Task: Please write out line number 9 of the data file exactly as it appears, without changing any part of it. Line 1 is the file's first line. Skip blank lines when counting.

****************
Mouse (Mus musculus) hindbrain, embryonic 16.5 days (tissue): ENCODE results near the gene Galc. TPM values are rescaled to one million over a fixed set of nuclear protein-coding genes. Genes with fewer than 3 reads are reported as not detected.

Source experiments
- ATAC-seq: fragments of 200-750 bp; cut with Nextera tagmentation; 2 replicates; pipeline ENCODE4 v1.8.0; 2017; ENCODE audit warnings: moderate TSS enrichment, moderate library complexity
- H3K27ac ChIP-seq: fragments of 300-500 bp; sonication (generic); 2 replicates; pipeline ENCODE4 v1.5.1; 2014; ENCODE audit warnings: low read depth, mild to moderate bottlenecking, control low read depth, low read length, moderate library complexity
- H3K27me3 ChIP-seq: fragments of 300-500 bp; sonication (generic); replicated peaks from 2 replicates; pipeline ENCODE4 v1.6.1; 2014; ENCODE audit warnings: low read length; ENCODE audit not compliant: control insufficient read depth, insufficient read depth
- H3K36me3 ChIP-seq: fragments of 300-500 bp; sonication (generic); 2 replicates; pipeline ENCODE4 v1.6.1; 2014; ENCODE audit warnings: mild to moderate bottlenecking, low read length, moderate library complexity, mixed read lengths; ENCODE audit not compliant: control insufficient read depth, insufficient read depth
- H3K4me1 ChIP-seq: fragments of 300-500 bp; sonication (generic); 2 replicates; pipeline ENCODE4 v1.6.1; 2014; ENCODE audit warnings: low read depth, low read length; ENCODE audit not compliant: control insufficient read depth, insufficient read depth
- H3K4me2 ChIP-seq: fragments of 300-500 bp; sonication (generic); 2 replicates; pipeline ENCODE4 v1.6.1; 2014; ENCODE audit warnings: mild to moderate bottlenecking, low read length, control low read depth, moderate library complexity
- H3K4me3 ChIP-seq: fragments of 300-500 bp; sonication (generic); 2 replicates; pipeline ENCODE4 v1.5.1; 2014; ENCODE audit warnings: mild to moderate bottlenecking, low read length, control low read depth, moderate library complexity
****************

- H3K4me3 ChIP-seq: fragments of 300-500 bp; sonication (generic); 2 replicates; pipeline ENCODE4 v1.5.1; 2014; ENCODE audit warnings: mild to moderate bottlenecking, low read length, control low read depth, moderate library complexity